Consider Boris Johnson, the man who appears best positioned to emerge as the UK’s next prime minister. In becoming the public face of the Brexit campaign in defiance of fellow Tory Prime Minister David Cameron, Boris seized on the opportunity he saw in the aftermath of the Cameron government’s own politically cynical ploy to hold a non-binding referendum on EU membership should the Tories gain a majority in last year’s general election. Boris, heeding Machiavelli’s warning that “there is nothing more important than appearing to be religious,” took on the role of the high priest of Tory euroskeptics in favor of leaving the European Union.
In the hours since the results of referendum became known and ‘Brexit’ was given the imprimatur of 51.9 percent of voters, Johnson’s veneer of faith in the wisdom of leaving the European Union has come tumbling down. Though the result of the referendum gives Johnson’s prime ministerial ambitions a huge boost, neither he nor Gove have been particularly celebratory in the way that a true believer in the anti-EU cause might be. (Meanwhile, the UK Independence Party’s Farage has had a jolly good time, genuinely satisfied with the result, like many of his xenophobic and racist supporters. Farage, though vulgar, is also a believer.)
Johnson’s pious affectation in favor of Leave was shed almost immediately after the vote. His somber “victory” speech on Friday praised Cameron, sought to build up unity, but the real tell was his walk-back: “There’s no need for haste and, as the prime minister has said, nothing will happen in the short term.” He added: “I believe British people have spoken up for democracy in Britain and across Europe.” Indeed, as other observers have noted, Johnson was smart enough to know that the referendum was a gamble worth taking; it was his best bet to see Cameron off, with a humiliating popular mandate to invigorate the intra-party insurgency.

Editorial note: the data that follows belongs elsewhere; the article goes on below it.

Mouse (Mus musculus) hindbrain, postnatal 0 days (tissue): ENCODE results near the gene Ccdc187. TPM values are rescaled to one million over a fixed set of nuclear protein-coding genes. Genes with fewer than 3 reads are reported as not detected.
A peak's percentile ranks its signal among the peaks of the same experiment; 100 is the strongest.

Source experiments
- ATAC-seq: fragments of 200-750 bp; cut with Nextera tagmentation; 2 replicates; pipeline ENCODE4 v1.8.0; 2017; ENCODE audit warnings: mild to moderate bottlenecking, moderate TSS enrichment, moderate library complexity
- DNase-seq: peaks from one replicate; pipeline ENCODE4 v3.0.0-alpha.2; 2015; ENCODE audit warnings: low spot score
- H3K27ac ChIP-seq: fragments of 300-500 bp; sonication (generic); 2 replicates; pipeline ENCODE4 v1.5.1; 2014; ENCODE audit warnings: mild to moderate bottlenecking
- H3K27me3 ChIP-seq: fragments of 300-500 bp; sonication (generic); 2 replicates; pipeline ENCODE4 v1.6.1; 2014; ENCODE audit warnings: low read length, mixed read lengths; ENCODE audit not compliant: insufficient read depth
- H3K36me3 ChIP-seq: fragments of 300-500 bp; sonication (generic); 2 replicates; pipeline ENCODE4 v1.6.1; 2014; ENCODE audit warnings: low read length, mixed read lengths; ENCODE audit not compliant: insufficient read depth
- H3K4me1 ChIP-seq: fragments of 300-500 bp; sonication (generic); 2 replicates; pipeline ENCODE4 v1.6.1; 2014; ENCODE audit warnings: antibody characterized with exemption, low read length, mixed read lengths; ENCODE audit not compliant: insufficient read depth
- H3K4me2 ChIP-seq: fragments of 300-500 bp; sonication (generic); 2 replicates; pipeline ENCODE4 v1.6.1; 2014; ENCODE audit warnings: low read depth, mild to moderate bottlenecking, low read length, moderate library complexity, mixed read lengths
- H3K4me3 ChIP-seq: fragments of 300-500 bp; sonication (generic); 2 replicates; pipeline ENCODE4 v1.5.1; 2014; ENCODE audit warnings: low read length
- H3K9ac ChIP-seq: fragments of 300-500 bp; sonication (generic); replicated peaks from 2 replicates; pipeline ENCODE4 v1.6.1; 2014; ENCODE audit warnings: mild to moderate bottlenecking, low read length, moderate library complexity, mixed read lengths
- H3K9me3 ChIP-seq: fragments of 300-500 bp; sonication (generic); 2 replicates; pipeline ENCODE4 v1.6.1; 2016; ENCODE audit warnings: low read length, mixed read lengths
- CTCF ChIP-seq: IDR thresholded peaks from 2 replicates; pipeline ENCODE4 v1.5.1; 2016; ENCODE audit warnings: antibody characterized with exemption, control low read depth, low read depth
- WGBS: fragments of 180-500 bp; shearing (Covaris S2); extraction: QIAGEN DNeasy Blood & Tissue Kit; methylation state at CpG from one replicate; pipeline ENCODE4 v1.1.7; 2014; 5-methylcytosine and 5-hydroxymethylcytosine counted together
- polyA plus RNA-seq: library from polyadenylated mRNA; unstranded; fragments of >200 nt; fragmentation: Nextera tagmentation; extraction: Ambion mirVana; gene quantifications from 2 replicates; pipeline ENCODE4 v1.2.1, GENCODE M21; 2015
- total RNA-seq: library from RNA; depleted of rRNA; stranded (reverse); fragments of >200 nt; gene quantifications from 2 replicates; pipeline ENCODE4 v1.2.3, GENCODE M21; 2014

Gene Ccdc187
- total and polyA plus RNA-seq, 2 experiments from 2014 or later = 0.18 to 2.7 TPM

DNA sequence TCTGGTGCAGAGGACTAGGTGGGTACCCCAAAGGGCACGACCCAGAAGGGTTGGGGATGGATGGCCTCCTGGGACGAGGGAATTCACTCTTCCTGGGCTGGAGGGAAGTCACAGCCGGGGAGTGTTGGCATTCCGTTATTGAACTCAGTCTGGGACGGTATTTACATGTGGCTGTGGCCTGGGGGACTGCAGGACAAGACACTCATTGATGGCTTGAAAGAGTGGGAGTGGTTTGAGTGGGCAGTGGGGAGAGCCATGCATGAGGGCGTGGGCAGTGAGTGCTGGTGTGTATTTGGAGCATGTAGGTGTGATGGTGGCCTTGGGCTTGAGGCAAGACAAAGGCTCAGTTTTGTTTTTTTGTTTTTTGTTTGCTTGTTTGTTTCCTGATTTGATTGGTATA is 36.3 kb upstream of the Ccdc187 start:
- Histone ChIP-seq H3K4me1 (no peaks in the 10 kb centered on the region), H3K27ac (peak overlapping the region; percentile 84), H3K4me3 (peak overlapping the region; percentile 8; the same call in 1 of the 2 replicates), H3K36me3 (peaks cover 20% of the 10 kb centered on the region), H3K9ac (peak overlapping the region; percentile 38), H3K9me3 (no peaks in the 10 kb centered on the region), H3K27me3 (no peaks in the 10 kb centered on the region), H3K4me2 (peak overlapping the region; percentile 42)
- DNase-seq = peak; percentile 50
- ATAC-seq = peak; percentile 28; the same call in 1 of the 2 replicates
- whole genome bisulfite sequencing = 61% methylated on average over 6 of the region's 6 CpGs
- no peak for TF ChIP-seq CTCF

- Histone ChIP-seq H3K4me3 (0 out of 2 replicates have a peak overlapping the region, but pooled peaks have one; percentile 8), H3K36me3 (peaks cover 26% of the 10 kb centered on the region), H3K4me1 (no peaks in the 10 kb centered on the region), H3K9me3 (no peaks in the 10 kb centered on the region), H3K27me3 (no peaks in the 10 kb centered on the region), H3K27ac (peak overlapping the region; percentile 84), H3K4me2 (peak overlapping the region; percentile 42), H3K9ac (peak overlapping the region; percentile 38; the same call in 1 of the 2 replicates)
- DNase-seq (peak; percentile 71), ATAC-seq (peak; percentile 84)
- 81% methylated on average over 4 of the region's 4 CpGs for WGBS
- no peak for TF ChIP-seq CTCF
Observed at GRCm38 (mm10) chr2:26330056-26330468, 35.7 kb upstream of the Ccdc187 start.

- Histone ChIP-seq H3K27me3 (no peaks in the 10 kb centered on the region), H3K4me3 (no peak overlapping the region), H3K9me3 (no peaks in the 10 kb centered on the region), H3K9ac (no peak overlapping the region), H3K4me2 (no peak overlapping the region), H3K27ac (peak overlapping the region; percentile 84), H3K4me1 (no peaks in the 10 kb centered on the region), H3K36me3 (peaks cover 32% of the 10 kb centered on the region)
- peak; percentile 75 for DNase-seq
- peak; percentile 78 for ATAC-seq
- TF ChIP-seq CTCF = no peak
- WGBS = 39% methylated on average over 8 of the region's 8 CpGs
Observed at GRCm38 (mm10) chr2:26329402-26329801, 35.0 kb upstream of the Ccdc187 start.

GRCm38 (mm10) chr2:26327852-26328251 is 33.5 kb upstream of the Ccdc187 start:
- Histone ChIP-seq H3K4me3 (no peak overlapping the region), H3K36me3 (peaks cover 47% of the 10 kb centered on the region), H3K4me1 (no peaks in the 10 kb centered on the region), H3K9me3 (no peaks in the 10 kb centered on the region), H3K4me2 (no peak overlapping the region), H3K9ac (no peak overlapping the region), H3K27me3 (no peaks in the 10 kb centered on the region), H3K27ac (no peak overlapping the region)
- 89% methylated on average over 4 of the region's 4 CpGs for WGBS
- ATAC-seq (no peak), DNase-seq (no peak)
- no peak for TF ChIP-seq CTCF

This was always about politics and power. The coming weeks and months will vindicate what I’ve outlined here, as I expect Boris and company to drag their feet on following up with the mechanics that would realize a ‘Brexit’ de jure (most critically, the invocation of Article 50 of the EU’s Lisbon Treaty). Indeed, the bad-but-not-catastrophic reaction in global markets may suggests that despite the worrying message sent by the triumph of the Leave camp in the referendum, market expectations are that Boris may yet finagle a way out of implementing ‘Brexit’. Direct democracy by mean of referendum, in the context of Brexit, was a tool evoked of political necessity (Cameron seeking temporary political ballast) and taken advantage of for political ambition (Boris’ skewering of Cameron). That the people of the UK voted and told us what they really think is ultimately a neutral event, on balance.
The American Founding Fathers had it right on the dangers of popular will and the tyranny of the majority as principle of governance, but Machiavelli’s more universal observations about the interactions between men and those who lead them don’t cease to apply for contemporary democracies like the UK. (Since I’m writing this in June 2016, I could include the obligatory paragraph tying this into you-know-who’s rise in the United States, but I’ll practice some self control.) The takeaway from ‘Brexit’, thus, shouldn’t be a hardening of contempt for popular will and the one-person-one-vote principle that underwrites all forms of modern democracy, but to continue to expect politicians to be politicians.
I’ll leave it to Boris Johnson to prove me right.